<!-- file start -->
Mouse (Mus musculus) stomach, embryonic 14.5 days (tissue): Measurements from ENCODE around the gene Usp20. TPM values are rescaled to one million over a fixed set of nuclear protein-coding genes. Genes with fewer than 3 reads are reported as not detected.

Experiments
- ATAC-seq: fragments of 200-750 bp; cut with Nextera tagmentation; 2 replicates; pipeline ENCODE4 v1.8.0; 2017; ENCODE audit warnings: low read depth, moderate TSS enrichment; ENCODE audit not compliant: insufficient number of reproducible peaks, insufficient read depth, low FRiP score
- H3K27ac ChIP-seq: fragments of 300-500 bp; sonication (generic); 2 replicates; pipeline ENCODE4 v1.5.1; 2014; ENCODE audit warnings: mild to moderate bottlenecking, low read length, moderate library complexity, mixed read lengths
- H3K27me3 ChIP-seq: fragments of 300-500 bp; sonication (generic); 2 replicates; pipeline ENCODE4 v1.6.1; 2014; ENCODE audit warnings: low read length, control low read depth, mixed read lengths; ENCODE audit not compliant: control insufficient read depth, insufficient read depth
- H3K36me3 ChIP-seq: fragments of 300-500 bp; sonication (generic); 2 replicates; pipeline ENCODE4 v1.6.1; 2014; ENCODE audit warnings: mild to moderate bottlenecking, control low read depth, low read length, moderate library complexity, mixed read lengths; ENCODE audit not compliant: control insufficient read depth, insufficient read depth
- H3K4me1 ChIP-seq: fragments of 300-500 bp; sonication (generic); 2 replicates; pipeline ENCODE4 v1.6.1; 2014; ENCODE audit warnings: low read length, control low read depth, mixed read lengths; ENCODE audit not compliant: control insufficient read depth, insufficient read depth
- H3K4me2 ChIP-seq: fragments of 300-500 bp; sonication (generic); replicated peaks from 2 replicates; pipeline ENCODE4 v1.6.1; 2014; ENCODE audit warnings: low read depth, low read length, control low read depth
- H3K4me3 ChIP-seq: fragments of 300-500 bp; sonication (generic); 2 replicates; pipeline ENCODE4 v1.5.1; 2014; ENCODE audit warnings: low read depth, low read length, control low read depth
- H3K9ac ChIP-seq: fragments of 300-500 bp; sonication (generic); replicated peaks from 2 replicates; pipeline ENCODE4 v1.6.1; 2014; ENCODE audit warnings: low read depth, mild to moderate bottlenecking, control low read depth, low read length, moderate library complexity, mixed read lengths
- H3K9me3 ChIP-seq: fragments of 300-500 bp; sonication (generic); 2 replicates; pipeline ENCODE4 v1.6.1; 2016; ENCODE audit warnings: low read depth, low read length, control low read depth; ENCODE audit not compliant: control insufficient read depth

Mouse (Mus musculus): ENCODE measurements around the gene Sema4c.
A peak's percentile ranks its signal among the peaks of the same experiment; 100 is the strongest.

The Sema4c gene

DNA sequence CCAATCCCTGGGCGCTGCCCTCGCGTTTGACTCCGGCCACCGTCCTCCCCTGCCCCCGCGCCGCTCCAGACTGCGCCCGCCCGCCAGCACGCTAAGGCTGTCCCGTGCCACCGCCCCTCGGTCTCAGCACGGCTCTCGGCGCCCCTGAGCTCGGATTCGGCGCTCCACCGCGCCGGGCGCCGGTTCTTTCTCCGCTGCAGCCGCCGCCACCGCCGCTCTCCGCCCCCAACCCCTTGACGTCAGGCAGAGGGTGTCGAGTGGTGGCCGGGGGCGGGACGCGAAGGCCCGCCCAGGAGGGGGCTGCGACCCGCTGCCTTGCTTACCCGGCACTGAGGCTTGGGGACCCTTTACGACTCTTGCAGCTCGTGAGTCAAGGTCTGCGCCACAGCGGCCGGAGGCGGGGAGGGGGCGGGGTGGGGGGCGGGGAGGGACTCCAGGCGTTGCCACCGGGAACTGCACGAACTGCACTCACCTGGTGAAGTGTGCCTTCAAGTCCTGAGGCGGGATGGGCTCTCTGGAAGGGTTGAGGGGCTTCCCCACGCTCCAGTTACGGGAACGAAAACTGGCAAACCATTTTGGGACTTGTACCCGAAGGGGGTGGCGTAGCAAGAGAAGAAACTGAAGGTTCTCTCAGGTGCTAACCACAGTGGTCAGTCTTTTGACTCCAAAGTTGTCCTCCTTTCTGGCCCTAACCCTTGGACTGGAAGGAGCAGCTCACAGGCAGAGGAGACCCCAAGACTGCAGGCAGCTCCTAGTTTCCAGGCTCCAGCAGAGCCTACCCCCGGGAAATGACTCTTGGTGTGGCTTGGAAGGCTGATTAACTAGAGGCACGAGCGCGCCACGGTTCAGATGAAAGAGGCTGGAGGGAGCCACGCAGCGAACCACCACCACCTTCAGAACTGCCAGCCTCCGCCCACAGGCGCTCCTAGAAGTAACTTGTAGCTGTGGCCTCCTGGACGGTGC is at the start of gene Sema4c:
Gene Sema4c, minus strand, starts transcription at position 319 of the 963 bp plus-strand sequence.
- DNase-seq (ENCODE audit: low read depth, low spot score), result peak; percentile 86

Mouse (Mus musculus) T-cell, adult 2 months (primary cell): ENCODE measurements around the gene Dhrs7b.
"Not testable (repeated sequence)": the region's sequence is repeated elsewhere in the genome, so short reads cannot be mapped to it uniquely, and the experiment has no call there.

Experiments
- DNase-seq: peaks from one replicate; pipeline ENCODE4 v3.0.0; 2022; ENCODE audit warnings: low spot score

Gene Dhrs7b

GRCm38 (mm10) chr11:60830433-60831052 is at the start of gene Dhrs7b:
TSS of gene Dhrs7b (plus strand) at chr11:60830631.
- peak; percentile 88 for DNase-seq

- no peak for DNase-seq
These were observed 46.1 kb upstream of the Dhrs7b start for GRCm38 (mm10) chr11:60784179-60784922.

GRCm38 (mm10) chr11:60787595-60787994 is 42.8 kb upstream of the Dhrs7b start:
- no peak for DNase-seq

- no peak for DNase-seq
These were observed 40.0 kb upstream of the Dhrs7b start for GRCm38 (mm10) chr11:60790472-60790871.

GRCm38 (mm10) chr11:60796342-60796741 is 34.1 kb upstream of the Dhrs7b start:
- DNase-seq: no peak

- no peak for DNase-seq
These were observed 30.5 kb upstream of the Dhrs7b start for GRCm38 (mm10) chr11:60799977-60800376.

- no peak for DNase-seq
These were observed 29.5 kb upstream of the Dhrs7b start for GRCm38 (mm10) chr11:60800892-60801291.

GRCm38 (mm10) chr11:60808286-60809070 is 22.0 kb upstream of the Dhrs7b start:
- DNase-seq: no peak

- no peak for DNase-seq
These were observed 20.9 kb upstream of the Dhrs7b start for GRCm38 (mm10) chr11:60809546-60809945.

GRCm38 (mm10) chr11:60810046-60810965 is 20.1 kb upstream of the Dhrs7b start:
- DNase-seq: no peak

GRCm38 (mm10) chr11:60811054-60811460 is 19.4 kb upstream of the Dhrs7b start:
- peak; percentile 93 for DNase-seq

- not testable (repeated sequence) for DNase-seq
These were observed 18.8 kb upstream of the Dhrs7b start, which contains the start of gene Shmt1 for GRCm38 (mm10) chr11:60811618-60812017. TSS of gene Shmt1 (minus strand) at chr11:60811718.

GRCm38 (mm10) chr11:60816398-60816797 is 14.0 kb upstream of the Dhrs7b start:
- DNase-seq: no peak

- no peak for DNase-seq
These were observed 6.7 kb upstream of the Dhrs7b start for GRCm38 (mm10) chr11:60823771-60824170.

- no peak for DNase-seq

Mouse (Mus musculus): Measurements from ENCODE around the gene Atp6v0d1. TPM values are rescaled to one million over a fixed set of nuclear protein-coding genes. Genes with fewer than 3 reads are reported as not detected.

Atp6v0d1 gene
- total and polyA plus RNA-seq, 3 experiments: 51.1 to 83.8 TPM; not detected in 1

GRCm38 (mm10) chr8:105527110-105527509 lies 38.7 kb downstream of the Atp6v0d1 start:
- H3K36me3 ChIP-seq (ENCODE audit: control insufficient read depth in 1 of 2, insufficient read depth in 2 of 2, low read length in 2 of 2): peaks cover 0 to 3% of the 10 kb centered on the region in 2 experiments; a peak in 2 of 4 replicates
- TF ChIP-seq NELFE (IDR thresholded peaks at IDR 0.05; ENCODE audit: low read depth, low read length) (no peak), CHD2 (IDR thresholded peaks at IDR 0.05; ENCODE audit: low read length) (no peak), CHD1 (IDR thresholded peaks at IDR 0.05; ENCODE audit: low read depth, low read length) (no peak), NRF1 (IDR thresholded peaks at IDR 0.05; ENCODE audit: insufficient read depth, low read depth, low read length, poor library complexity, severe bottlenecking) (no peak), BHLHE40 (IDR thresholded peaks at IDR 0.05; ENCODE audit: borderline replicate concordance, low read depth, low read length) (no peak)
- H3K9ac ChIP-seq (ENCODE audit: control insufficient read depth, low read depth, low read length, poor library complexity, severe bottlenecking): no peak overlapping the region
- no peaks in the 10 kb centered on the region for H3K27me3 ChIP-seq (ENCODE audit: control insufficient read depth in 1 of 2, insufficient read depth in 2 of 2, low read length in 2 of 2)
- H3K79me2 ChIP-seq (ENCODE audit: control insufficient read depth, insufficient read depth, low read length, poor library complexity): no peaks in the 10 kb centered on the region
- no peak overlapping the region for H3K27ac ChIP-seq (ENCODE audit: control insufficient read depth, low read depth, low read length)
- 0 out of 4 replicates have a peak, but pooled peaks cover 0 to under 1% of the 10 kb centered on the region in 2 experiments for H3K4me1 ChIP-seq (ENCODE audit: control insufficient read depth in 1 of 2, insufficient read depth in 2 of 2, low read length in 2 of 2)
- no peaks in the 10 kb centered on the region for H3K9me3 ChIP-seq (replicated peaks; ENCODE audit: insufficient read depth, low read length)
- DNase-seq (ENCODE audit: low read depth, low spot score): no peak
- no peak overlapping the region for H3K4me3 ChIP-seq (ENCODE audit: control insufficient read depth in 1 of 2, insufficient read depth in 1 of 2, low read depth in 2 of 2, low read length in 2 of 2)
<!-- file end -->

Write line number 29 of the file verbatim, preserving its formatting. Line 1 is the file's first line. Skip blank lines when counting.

- no peak for DNase-seq